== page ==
Some public charging is available free of charge. Free stations can be anything from a Level 1 wall outlet to a Level 2 standalone charging station. Most apps that help you find one will tell you the available charging level and rate per kWh. Free charging stations are usually located near businesses, say in the parking lot of a restaurant or shopping center. The idea is that people can engage and get at least some energy back while they’re inside.
Level 2 public EV charging stations are either pay-as-you-go for occasional use, or you can purchase a subscription through the provider’s app at a discounted rate per kWh. If you know you’ll be using one type of charging station more than others, a dedicated app can be useful. But for most people using any nearby station that is compatible with their vehicle is the best choice. Pay-as-you-go charging is usually charged according to what your local electricity provider charges per kWh. So if you were to use a Level 2 charging station in Texas, where the average cost of electricity is 12.8 cents per kWh as of March 2022, you would pay $3.25 for 25 kWh of energy. For context, that’s about half the battery capacity of the base Tesla Model 3.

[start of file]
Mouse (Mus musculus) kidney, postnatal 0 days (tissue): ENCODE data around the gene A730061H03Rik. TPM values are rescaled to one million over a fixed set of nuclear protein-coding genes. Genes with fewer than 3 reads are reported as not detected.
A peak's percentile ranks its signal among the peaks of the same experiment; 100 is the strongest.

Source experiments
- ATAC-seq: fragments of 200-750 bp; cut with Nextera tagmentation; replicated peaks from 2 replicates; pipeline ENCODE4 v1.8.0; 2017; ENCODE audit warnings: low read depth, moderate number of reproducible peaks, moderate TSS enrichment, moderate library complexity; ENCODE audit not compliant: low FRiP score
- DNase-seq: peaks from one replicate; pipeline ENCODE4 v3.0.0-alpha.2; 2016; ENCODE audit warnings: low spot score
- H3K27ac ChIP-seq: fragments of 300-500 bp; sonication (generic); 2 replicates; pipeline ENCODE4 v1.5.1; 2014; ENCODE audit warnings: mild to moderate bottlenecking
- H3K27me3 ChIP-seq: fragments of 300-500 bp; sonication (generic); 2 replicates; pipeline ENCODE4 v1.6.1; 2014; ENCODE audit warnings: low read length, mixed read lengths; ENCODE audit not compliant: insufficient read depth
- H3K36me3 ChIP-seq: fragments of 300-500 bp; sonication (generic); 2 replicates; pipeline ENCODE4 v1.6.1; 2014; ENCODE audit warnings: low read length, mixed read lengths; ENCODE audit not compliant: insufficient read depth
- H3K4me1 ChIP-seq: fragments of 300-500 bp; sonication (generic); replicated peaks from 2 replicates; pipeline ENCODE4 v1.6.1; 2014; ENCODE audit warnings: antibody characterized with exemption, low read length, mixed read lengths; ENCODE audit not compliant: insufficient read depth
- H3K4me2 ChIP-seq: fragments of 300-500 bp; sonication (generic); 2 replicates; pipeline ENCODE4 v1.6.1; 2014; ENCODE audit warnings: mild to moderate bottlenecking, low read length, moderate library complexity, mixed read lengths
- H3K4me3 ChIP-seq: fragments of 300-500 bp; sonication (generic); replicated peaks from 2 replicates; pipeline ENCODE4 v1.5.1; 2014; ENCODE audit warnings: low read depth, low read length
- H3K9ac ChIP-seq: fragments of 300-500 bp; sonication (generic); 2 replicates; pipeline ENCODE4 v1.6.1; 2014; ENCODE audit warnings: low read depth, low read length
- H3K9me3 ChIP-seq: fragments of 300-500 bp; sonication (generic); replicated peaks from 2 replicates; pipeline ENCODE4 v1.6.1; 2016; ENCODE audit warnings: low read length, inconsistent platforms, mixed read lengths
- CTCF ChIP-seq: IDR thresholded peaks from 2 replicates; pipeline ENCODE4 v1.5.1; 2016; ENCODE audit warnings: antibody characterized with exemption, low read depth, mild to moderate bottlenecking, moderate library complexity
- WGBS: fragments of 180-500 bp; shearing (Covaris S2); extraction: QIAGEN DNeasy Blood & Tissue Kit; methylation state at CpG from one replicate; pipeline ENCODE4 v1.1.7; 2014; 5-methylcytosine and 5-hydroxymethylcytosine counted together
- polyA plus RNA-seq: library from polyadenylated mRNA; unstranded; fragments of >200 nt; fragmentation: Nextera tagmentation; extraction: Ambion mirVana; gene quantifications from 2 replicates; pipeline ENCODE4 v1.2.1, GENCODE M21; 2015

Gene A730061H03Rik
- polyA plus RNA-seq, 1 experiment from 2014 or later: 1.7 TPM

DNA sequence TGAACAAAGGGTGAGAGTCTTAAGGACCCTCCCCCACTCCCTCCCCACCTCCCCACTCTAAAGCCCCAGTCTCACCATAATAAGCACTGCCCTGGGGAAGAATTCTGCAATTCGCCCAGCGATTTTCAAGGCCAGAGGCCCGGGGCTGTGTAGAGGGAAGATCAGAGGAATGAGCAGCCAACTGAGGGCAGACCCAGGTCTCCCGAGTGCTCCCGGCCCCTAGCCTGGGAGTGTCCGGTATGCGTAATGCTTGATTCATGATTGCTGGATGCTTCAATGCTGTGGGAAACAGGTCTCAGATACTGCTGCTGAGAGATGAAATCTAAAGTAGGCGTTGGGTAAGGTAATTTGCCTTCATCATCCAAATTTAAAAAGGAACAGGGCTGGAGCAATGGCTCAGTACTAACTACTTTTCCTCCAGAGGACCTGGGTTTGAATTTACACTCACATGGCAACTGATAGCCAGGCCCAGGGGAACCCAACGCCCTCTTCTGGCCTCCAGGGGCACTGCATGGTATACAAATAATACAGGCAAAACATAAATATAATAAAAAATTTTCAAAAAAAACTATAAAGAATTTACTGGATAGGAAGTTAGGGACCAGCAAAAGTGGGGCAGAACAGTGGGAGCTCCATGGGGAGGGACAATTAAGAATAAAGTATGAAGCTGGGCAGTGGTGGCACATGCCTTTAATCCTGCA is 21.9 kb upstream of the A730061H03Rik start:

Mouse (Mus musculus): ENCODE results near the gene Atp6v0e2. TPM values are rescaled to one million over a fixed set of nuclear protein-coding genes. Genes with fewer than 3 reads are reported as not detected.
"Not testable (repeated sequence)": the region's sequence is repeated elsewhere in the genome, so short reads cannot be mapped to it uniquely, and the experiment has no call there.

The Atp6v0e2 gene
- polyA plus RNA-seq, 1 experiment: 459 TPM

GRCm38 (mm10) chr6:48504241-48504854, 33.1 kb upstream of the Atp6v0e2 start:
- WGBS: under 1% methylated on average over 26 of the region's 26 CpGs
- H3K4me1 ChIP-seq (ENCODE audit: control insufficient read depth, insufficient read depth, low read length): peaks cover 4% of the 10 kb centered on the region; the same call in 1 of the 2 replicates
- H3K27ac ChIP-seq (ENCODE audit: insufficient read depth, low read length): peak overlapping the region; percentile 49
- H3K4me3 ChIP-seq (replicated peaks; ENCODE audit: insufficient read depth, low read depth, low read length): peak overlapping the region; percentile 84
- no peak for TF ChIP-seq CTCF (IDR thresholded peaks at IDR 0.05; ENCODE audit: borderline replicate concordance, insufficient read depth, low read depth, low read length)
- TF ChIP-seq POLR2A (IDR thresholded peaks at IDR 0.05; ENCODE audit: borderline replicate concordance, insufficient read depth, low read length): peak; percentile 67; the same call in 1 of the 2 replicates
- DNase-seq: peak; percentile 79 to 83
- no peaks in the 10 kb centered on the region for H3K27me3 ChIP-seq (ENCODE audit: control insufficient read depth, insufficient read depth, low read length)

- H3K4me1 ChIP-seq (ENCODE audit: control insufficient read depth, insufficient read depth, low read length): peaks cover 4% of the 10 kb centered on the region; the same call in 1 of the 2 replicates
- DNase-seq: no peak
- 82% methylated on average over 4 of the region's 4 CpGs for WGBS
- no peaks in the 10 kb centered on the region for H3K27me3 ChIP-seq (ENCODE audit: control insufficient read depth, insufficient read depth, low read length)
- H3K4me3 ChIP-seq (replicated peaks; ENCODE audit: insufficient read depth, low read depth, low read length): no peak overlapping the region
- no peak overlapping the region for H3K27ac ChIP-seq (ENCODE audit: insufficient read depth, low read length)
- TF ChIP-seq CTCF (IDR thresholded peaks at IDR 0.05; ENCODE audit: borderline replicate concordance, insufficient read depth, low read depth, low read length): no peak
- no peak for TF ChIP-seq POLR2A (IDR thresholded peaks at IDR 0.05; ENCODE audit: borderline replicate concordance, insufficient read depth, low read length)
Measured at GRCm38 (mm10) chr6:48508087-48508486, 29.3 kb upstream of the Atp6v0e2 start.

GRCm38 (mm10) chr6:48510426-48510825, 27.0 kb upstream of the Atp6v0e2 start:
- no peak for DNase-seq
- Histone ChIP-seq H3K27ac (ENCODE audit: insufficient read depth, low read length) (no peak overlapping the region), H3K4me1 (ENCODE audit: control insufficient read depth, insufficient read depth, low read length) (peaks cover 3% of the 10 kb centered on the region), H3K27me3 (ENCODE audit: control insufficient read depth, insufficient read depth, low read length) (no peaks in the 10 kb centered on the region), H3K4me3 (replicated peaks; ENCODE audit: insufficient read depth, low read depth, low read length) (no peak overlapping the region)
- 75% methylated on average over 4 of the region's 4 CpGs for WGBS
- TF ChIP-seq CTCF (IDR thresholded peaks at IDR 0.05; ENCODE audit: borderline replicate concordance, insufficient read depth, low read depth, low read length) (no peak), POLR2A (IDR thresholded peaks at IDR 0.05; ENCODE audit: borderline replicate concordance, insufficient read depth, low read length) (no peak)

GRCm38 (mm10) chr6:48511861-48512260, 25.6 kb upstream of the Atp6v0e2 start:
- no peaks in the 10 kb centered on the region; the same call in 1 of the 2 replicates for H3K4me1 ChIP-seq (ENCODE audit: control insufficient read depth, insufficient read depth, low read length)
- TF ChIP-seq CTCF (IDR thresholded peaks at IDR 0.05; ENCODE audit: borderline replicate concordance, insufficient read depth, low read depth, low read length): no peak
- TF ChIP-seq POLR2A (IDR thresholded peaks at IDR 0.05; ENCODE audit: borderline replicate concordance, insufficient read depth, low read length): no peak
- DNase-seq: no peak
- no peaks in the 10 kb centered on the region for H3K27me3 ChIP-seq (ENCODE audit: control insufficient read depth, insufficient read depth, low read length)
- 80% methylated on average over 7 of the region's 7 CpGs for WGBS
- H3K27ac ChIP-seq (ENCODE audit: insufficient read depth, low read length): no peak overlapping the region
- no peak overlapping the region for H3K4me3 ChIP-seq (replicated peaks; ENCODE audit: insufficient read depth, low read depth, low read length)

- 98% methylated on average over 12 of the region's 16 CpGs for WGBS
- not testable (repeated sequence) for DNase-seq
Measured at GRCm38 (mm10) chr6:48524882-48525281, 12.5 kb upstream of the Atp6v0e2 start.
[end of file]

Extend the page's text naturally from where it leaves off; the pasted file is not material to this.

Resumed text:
Level 3 charging stations are the most expensive at the time of writing and charge drivers a premium for their relative speed. For example, in California, the average DCFC rate per kWh is $0.40. At that rate, charging the same 25 kWh of juice would cost $10. Tesla Supercharger and other DCFC charging stations are available for use alongside Level 3 stations at most public charging port groups. However, not every electric car is built to accept the higher amount of electricity these stations use, so keep that in mind before you plug in – you’ll still be paying a higher rate without the benefit of faster charging.
Most public charging stations in the US are operated by a small group of companies, although that number is growing. These companies, including EVgo, ChargePoint, Electrify America and others, often offer reduced rates at their stations if drivers use their apps and pay a subscription. EVgo charges customers a per-minute rate depending on which plan they sign up for and where in the US they bill. Other companies like EVCS offer a flat monthly rate for unlimited charging at their stations (in the fine print of course).